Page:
Is the housing market in for another free fall of prices or a short pause? Our view is that the chance of a free-falling market is minimal. A plummeting price cycle is due to an abundance of supply with low demand. That occurred from 2005 to 2010, but the same risk is significantly less of homeowners walking away from fixed rate loans they qualified for in recent years. Developers are caught in the crosswinds of a sharp decline in demand as projects move forward, but they also have fixed-rate construction loans. Most of the land for these developments was bought years ago, and most have appreciated in value. The issue is how quickly they can sell enough homes to pay off construction loans or refinance. Our observation is housing developers still have many options to ride out this cycle.
In either case with homeowners and developers, it would appear in the near term a crisis of over-supply and low demand is not at risk. When the Federal Reserve stops its rate hike policy projected by year-end or Q1 2023, the challenge of rising affordability is level off. The decline in sales is impacting mortgage lenders who need to procure new loans and, at some point, will start to lower rates to compete with each other – albeit not at 3%. However, housing prices will most likely slump over the next two to four quarters until the affordability index declines and increases the pool of qualified buyers.
What Does This Mean to Me?
We maintain our favorable view of the US economy and stock market. The housing market will, in our opinion, not experience wild fluctuations in pricing due to the decade's high employment participation rate and low unemployment rate. Households with stable incomes and fixed mortgage payments can pay their bills and avoid the nasty experience of foreclosure or bankruptcy that is detrimental to them and the economy.
However, unreported are the contradictory and counter-productive actions of the Federal government and Federal Reserve. Jerome Powell, Federal Reserve Chairman, is widely expected to raise the discount rate again during this week’s Federal Open Market Committee (FOMC) meeting with the primary rationale to slow inflation. The Federal Reserve is reducing its asset balance sheet and the flow of new funds into the economy to offset the imbalance of monetary supply and demand. The high demand, due to a strong economy, is driving prices up as the largest percentage of workers in this country have money to pay rising prices. The Federal Reserve wants to discourage consumers from spending less, specifically with debt, by raising rates and thus slowing demand. Meanwhile, the Biden Administration signed the “Inflation Reduction Act of 2022,” approving $740 billion in stimulus into the economy funded by debt. While the Federal Reserve is trying to slow inflation by reducing the money supply, the government is adding billions of new funding.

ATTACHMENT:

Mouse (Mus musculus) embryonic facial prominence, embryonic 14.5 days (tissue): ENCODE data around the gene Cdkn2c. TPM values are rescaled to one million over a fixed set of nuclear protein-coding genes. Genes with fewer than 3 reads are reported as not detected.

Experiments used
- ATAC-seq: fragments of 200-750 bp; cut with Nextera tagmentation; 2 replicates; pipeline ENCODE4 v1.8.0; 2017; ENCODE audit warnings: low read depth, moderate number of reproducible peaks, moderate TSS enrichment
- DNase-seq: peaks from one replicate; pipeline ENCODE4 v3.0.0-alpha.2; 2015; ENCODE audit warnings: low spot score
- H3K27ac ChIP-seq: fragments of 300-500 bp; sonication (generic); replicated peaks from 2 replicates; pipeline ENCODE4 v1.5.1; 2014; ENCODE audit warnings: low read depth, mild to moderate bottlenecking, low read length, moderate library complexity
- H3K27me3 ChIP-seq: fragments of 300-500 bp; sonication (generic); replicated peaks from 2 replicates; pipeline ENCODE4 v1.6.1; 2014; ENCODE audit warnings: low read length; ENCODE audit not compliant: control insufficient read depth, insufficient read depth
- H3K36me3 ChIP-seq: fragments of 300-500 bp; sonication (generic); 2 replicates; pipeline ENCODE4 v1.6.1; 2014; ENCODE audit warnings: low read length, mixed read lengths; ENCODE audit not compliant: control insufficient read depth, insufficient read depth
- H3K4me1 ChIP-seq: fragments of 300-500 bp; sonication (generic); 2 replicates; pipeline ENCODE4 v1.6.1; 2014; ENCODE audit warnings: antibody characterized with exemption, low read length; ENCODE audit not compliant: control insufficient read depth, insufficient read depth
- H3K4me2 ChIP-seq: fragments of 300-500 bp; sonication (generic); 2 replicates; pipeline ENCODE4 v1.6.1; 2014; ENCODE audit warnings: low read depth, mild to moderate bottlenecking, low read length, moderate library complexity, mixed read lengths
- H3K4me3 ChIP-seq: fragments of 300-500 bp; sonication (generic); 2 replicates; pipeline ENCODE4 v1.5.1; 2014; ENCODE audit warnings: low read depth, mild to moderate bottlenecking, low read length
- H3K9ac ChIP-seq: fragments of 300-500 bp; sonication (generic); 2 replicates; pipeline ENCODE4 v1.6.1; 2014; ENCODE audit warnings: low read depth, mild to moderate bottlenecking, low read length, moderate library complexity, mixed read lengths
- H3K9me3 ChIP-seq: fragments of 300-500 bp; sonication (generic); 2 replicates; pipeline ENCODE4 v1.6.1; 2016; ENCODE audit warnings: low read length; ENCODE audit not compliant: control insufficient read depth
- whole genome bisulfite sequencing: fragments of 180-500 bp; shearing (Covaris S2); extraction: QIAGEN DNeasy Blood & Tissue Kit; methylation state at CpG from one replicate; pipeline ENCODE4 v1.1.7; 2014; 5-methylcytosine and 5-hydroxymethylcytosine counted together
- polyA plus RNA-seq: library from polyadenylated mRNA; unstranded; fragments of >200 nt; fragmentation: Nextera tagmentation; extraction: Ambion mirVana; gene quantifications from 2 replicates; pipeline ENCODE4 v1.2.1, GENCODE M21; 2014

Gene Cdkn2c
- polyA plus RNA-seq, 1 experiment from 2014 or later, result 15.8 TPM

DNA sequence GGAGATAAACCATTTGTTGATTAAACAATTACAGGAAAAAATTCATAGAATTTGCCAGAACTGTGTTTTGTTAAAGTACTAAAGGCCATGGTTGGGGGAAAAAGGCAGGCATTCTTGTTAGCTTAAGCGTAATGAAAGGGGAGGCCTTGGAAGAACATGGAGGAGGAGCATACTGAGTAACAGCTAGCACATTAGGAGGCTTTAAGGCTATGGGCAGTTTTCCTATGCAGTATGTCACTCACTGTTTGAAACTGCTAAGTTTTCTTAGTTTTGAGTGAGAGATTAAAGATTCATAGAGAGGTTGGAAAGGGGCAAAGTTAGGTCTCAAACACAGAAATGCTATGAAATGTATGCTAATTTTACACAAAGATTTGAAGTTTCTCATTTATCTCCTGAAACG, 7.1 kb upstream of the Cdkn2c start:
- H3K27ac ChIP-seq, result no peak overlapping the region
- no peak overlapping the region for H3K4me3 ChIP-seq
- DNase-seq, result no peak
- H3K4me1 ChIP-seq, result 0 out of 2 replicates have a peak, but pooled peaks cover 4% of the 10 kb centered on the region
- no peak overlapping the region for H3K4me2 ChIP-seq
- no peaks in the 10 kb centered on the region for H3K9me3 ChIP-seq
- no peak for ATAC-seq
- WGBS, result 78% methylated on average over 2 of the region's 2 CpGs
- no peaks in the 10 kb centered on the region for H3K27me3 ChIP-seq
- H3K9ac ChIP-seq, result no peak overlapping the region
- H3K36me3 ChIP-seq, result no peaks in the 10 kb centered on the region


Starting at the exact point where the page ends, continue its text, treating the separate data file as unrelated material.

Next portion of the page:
Wall Street evidently had enough as investors sold sharply their stock holdings last Tuesday, dropping the Dow Jones Industrial Average by 1300 points or nearly 4%, and have continued their selling since.
Investors will be adjusting their expectations for the economy and stock market based on tomorrow’s remarks by Jerome Powell. Investors are hoping for some indication of when the Federal Reserve will slow or stop its rate hike policy.
We see the current issues as short-term with short-term impacts on the stock market. We would anticipate a good recovery of this year’s decline once the Federal Reserve announces the change of their rate hike policy and indications of slowing inflation. Meanwhile, the economy continues to hold steady with solid employment data and stable household incomes.
Let us know your thoughts on this Weekly Brief. Call us if you have any questions about your account or financial planning. The opportunities to buy low are at market lows and during corrections. Unfortunately for most, they wait until the market has recovered to start buying and miss terrific opportunities for account gains.